I’ve given both Smath and Maple a try, too. My experience is similar - Smath should probably not be trusted to calculations you will need to refer to years from now (the developer may move on to other things) and Maple is more of a mathematician/student’s tool than an engineering utility.
If you normally use Mathcad for simple isolated calculations, just for the sake of getting a clear answer, perhaps with units perhaps not, then you can probably transition to Maple or Mathematica rather easily.
If instead you normally write elaborate reports in Mathcad with things like formatted plots, tables, and program blocks, then you’ll have a much harder time. You won’t be able to just switch over everything you normally do into the other software without having to leave some of the functions you use behind.
There are, of course, other capabilities and workflows in these other programs that have their uses. You may be prefer one over another. In my case Maple and Mathematica don’t offer the simple clean output that looks like the algebra/calculus that I would prefer to put in a report, and insert loads of other code that isn’t relevant to the subject of the report. And in my case Smath doesn’t have the stability or product support for me to seriously rely on it for professional work with a variety of coworkers.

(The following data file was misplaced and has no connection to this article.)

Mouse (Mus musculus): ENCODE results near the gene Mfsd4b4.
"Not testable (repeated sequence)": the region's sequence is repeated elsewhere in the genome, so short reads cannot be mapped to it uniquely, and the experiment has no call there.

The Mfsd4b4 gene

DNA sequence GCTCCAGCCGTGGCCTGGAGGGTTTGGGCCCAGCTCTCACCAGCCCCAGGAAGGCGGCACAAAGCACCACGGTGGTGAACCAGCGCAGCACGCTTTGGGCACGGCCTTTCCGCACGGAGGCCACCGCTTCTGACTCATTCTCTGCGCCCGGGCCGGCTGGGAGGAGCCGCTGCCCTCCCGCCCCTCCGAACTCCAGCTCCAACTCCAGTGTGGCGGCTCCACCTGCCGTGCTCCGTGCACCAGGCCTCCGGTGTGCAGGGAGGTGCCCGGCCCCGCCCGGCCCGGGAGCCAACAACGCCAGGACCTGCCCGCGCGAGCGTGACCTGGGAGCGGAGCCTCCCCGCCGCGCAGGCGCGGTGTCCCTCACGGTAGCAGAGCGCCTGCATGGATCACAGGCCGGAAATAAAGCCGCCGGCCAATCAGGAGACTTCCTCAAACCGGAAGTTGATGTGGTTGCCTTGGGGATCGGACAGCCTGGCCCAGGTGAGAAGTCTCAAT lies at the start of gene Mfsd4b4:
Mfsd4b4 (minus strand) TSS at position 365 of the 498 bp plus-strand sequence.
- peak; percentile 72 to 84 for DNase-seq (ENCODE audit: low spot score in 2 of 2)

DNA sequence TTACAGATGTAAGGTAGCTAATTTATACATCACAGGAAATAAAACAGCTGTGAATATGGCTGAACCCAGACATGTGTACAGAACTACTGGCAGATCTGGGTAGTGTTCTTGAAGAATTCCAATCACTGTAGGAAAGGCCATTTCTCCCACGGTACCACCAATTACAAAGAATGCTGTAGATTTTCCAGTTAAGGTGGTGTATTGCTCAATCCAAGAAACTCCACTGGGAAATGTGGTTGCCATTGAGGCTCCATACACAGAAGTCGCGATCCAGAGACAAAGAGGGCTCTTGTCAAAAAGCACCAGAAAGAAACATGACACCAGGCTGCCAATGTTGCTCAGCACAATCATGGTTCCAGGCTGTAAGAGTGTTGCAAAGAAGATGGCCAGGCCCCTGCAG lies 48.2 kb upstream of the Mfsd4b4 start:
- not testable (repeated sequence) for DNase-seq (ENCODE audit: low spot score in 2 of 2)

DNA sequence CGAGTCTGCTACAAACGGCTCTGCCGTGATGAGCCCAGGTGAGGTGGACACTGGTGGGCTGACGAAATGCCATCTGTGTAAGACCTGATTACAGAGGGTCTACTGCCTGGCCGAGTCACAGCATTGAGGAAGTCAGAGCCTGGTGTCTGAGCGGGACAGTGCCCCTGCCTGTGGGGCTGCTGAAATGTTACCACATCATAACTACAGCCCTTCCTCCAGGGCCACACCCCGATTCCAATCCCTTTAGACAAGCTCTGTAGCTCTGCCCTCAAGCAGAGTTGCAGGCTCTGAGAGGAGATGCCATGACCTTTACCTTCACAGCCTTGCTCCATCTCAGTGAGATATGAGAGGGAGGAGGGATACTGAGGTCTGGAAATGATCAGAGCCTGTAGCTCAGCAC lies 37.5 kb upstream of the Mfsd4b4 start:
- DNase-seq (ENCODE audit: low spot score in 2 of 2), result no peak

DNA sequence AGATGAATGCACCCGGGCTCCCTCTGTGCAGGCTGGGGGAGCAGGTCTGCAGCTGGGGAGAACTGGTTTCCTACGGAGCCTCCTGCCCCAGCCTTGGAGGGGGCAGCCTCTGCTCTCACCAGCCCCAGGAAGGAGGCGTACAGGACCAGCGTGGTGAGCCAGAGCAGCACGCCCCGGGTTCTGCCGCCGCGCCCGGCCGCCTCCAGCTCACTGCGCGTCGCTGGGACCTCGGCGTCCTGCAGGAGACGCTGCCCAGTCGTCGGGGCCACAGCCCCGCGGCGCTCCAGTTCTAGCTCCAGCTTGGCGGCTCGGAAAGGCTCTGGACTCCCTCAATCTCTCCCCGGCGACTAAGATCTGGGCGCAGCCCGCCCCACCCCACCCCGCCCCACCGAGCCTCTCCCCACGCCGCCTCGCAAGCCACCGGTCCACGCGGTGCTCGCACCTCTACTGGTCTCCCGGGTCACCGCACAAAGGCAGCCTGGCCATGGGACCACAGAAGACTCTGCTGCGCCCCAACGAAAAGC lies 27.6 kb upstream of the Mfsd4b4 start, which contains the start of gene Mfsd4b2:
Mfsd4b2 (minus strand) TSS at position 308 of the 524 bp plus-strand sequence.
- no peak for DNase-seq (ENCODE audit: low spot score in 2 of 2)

That said, if I had a problem that was very mathematically intricate, such as a spring-mass-damper system needing ODE’s I might prefer to start with Mathematica, given what I’ve seen in the demos and tutorials about setting up the problem. I’ve done it in Mathcad already but in comparison it seems easier to do in Mathematica.